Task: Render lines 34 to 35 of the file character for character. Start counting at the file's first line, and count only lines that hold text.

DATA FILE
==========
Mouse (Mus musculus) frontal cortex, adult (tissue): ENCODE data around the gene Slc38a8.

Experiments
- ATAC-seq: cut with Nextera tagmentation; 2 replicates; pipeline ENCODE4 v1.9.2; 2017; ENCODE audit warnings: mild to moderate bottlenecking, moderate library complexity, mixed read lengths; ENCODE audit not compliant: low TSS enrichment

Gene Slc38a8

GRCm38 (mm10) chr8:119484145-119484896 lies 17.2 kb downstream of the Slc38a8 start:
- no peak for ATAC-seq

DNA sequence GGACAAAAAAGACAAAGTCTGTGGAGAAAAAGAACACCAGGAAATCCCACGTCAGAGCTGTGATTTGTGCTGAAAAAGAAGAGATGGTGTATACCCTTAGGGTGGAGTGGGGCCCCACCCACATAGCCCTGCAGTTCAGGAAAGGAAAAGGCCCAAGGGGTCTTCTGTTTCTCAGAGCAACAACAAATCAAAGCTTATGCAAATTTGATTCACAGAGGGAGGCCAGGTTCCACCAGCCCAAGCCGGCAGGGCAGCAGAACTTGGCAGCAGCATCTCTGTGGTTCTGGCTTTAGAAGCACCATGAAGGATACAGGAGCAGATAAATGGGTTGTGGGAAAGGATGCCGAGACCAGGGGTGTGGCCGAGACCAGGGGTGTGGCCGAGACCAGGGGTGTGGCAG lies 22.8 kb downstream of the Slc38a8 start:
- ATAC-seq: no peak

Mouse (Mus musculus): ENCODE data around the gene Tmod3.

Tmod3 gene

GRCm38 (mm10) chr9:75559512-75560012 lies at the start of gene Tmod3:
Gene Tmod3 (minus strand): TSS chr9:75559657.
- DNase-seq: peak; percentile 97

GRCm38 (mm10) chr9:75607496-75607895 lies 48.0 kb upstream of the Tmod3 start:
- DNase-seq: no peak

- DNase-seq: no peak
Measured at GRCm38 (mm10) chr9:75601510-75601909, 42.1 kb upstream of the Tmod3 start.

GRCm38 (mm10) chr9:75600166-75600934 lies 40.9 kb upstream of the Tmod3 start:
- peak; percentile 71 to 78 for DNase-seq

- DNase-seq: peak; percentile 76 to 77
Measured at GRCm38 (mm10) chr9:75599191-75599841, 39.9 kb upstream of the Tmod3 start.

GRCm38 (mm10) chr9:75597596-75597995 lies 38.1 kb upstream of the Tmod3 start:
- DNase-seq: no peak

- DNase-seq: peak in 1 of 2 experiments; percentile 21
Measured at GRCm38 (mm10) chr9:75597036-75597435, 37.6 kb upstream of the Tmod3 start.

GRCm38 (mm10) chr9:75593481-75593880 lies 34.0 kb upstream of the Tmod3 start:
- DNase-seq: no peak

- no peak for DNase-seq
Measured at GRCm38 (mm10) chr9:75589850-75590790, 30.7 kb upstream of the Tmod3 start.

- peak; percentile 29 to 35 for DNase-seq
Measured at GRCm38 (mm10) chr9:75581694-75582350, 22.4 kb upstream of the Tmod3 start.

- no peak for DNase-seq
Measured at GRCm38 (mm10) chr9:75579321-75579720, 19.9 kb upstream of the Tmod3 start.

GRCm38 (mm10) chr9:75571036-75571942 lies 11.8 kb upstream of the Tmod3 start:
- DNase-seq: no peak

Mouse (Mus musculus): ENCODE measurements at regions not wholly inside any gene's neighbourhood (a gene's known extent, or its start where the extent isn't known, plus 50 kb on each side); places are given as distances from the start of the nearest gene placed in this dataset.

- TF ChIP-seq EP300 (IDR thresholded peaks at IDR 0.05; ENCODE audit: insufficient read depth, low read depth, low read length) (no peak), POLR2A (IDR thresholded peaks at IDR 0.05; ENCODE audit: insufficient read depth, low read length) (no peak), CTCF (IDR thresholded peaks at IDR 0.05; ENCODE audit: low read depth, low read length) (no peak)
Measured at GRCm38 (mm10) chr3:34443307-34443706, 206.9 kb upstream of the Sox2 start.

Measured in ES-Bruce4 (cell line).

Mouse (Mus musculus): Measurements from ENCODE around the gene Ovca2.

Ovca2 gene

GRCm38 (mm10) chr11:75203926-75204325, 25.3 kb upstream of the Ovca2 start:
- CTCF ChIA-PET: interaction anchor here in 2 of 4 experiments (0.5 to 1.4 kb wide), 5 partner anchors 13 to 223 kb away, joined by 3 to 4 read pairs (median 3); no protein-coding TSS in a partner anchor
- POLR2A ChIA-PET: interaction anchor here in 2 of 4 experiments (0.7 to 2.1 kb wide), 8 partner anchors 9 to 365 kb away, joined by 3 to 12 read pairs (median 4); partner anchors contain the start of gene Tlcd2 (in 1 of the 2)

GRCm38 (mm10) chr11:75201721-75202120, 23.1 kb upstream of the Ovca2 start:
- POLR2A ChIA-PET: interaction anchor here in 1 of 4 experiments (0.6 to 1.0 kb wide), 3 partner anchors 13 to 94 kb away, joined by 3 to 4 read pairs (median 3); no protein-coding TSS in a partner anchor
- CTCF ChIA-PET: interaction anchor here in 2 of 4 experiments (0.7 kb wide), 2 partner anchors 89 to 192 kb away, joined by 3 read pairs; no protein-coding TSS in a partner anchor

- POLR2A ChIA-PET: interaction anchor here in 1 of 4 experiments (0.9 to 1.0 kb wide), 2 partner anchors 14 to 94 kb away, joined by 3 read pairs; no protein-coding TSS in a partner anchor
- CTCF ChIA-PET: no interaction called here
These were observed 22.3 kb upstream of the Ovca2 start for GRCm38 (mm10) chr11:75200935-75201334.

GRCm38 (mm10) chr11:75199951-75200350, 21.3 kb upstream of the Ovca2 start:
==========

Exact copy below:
GRCm38 (mm10) chr9:75571036-75571942 lies 11.8 kb upstream of the Tmod3 start:
- DNase-seq: no peak